“In the last days of his life, especially from when he began to remain in bed – on May 20 1963 – Pope John wished that I, the undersigned, the nurse, Friar Federico Bellotti, and the young helpers, Guido and Giampolo Gusso should read in turn for him not only pages from the Imitation of Christ, the breviary, and other pious books, but also copious passages from the Fuoco d’amore. He spoke to all his visitors of the delights he received from this reading, beginning with his confessor Monsignor Cavagna, even with his doctors, and down to the sisters and the serving personnel”.
There are many reasons for interest in the treatises collected in the Fuoco d’amore by Fra Tommaso. For example the seven chapters dedicated to the Heart of Jesus, which anticipate by thirty years the revelations of Jesus to Saint Margaret Mary Alacoque, which were to play a large part in western spirituality of the last centuries.
The long meditations on the pierced heart of Jesus recall to memory The incredulity of Thomas, the work of another great native of Bergamo, Caravaggio, who was a contemporary of Fra Tommaso and had in common with him, along with his birth, the constant frequenting of the humble places as well as the homes of the powerful.
It was these motives, along with many others, that persuaded the Bishop of Bergamo, Roberto Amadei, to call to mind in an open letter to the Pope, in 2000, the hope that Fra Tommaso– whose “heroic virtues” were proclaimed in 1987 – would soon be beatified. Now a miraculous healing is awaited, supported by scientific evidence. But the people of Olera have no doubts that his intercession has been operative and powerful for more than four centuries.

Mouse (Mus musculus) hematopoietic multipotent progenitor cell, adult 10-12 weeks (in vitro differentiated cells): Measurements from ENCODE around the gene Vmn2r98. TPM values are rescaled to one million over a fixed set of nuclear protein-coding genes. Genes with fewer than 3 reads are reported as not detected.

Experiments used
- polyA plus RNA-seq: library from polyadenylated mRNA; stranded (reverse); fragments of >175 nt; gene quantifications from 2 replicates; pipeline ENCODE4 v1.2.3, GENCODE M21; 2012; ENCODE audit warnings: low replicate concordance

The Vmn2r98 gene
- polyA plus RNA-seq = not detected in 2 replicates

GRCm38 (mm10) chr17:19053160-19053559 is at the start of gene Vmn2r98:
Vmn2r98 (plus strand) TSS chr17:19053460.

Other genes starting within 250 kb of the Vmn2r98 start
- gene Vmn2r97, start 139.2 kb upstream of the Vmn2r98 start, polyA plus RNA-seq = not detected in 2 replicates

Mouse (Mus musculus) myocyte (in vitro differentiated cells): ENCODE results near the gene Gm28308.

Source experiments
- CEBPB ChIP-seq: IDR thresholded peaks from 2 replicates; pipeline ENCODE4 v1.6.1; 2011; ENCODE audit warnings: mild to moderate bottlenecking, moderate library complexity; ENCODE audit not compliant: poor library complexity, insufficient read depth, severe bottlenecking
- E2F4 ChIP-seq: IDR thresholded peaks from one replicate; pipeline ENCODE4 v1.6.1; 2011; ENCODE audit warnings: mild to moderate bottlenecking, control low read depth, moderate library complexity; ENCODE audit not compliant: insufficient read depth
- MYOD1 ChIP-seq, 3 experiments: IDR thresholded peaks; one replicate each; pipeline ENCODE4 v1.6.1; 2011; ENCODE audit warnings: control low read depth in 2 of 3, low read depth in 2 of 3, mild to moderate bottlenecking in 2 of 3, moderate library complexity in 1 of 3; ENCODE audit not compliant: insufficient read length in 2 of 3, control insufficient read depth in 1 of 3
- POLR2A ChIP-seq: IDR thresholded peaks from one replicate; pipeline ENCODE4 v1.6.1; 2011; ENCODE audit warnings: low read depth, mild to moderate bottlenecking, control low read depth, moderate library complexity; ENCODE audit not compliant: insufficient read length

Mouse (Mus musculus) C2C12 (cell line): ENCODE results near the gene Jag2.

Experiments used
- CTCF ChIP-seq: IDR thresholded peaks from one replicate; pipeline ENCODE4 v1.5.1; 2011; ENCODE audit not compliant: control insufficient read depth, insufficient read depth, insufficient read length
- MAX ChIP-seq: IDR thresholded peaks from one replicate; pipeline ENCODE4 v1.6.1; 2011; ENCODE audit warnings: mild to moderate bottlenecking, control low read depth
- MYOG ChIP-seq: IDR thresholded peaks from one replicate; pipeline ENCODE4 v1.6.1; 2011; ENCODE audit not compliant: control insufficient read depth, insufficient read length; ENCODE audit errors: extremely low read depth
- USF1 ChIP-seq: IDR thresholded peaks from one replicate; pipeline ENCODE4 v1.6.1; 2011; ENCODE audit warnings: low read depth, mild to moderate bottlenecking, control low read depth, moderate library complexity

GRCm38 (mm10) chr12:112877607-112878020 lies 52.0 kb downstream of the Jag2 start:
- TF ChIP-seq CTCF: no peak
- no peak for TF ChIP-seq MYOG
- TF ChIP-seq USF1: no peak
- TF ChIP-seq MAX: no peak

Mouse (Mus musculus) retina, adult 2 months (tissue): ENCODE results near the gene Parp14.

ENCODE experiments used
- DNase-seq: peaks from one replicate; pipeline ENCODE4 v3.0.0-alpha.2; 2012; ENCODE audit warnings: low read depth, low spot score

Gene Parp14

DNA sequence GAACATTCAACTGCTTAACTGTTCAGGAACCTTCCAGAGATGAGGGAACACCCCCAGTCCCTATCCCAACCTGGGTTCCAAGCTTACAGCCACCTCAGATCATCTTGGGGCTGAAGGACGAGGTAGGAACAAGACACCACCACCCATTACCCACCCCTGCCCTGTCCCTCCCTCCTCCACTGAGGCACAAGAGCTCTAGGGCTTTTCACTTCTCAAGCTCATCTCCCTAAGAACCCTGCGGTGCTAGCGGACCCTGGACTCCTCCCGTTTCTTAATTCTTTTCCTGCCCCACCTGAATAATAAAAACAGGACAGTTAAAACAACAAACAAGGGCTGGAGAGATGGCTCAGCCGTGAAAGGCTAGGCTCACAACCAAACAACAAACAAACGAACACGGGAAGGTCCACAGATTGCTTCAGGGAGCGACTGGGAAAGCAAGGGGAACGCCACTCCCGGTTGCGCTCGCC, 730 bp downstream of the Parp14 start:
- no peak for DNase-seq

“In conversation with the people of the village”, Father Fernando da Riese writes again, “ the answers of those whom we asked about Fra Tommaso were always full of veneration and faith in his patronage. And, invariably, at the name of Fra Tommaso they permitted themselves the title of blessed. I remained pleasantly surprised at this live memory. The following morning, while I was about to leave, the parish priest introduced Signora Schiavi née Orsola Acerbis to me who, with evident pleasure, told me: “For seventeen years, every day, I say nine Gloria Patri to blessed Tommaso. Blessed Tommaso saved a child for me. He is called Romano and is now twenty years old. In January 1960 he was taken with hemiplegia: he couldn’t move his left arm or leg anymore. When they took him to the hospital in Bergamo, I ran to our church and knelt at the altar where the painting of blessed Tommaso kneeling in front of the Immaculate Conception is kept. Lifting a shirt of my son’s up towards the sacred image, I prayed the blessed one that he would grant me the grace. Then I too also went to the hospital, taking with me the blessed shirt. Romano put it on and I noticed a “strange” thing in him. One became aware that he succeeded in moving his left hand, then his arm, and then his leg. In a few days I saw him come back home completely cured. From then he’s been well, he works and doesn’t feel the least disturbance. To prove what she was telling me, she called her son and showed him to me. He was a strapping young man, tall and with a full ruddy complexion. He himself told me that every day he prayed to his powerful benefactor. Returning to my monastery in the Venetian region, in Padua, I confirmed to myself even more that the venerable Fra Tommaso not only deserved to be made known as an illustrious figure from a remote time [....], but also – and especially – to be made loved and invoked: as one does with a saint, certain to be heard and answered by him”. q